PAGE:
What It’s About
The gay rights movement deserved a better movie than the inflated, maudlin melodrama “Stonewall.”
This mostly ludicrous fiction, written by Jon Robin Baitz (“Hollywood Dreams’), is loosely based on facts, and attempts to depict the hardship conditions leading up to the riots, which were started at a seedy Mafia-owned gay bar called the Stonewall Inn in Greenwich Village on June 28, 1969.
The violent demonstrations are considered a turning point for the marginalized LGBT community, prompting activism and efforts for equality legislation.
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In the heavy hands of Roland Emmerich (“2012”), we are manipulated to care about the plight of Danny (Jeremy Irvine), a bright small-town kid who was kicked out of his Indiana home.
He must survive the sordid streets of New York City, and his ostracization back home is told in gauzy sepia flashbacks revealing a cliched Norman Rockwell Midwest life.
The innocent Danny is taken under the wing of flamboyant drag queens who live in squalor, including tough Ray/Ramona (Jonny Beauchamp), a dreamer, but is wooed away by slick activist Trevor (Jonathan Rhys Meyers), a smooth seducer who has much nicer digs.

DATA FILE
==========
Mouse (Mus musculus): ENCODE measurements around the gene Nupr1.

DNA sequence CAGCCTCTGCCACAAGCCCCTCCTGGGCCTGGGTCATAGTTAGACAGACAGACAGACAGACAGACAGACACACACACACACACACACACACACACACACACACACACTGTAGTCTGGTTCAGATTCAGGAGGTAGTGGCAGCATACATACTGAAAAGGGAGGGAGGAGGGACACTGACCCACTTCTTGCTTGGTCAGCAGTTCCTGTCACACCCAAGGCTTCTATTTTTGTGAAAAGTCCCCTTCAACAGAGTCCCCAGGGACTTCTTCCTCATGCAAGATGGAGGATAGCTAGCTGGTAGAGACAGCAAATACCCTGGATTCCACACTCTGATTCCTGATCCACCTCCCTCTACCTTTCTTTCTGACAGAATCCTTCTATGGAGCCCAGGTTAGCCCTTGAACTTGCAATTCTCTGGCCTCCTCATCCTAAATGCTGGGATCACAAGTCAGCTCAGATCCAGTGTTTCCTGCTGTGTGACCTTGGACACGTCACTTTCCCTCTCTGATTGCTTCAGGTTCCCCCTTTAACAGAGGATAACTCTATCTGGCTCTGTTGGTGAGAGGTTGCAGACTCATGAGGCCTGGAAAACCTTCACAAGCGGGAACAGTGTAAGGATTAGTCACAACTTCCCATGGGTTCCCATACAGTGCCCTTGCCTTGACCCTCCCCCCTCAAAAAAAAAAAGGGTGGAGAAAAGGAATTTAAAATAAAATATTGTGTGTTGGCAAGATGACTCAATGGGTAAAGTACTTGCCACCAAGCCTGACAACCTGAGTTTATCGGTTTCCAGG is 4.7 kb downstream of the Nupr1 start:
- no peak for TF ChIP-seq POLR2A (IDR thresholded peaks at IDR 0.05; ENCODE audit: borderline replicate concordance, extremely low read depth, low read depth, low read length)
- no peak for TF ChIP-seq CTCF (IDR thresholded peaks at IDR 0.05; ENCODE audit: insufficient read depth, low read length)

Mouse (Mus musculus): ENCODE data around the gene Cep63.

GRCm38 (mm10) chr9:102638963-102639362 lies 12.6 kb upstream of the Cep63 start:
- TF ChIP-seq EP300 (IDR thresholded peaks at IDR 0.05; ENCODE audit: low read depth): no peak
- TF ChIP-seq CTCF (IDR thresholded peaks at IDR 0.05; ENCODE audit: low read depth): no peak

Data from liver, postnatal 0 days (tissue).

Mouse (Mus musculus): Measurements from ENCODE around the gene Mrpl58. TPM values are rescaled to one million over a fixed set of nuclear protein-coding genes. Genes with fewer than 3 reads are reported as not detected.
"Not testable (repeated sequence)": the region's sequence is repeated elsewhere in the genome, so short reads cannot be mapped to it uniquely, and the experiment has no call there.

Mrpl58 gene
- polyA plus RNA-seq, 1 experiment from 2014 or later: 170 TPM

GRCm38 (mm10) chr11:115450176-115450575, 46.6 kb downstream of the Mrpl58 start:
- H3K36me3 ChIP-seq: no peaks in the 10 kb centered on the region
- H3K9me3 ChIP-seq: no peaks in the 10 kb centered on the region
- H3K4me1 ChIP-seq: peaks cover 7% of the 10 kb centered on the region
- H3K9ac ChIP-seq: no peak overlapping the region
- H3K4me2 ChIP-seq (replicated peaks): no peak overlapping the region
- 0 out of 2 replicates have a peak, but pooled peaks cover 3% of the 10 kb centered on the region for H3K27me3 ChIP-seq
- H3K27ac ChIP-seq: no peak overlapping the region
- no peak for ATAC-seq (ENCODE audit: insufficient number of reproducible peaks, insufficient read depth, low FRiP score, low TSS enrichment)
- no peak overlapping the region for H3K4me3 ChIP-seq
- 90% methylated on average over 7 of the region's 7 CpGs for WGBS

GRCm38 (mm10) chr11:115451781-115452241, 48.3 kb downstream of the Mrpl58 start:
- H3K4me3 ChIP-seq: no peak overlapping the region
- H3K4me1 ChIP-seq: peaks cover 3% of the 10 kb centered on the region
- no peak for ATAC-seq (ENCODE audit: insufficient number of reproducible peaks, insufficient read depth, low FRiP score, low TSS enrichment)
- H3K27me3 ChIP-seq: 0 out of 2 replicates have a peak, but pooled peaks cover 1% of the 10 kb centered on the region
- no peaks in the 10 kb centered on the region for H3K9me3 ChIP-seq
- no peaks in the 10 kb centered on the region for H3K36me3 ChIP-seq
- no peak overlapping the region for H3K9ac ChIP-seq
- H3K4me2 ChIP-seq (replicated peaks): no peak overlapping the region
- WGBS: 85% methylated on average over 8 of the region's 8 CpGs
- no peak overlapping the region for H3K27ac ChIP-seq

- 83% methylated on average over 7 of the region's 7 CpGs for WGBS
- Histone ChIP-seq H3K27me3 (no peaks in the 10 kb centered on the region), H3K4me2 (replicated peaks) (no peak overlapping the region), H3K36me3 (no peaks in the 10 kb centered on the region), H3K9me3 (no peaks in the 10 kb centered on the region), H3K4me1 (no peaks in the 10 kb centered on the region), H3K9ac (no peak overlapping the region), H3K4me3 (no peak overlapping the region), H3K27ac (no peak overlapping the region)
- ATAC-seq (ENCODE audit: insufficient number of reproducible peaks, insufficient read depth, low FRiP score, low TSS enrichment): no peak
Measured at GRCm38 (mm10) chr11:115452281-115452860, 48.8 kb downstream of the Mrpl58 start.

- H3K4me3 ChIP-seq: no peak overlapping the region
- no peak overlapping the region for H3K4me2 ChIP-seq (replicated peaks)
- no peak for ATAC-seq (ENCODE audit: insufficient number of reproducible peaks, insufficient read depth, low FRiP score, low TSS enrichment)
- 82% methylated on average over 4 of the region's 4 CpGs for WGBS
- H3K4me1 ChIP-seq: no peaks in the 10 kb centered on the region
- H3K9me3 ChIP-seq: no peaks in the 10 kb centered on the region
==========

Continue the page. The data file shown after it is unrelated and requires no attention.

Corrupt police, seedy mob bosses and homophobes oppress the poor persecuted LGBT community of hustlers and homeless youth, all drawn in broad stereotypes.
You’d be hard-pressed to find more over-the-top portrayals collectively in a film this year than this bunch of over-exaggerated characters. The hammy actors must have presumed they were making an important film.
Irvine, who played the young boy in “War Horse,” is handsome but unconvincing as Danny, whose reticence doesn’t forecast his emergence as riot leader.
The history is good to know, but the subject is mishandled in so many ways, that it results in an epic failure as a message movie.
This version of “Stonewall” does the movement absolutely no favors, and would be regarded as a setback if anyone really paid attention to it.
1 star out of 4
Director: Roland Emmerich
Starring: Jeremy Irvine, Jonathan Rhys Meyers, Ron Perlman, Jonny Beauchamp, and Joey King
Rated: R for sexual content, language throughout, some violence and drug use.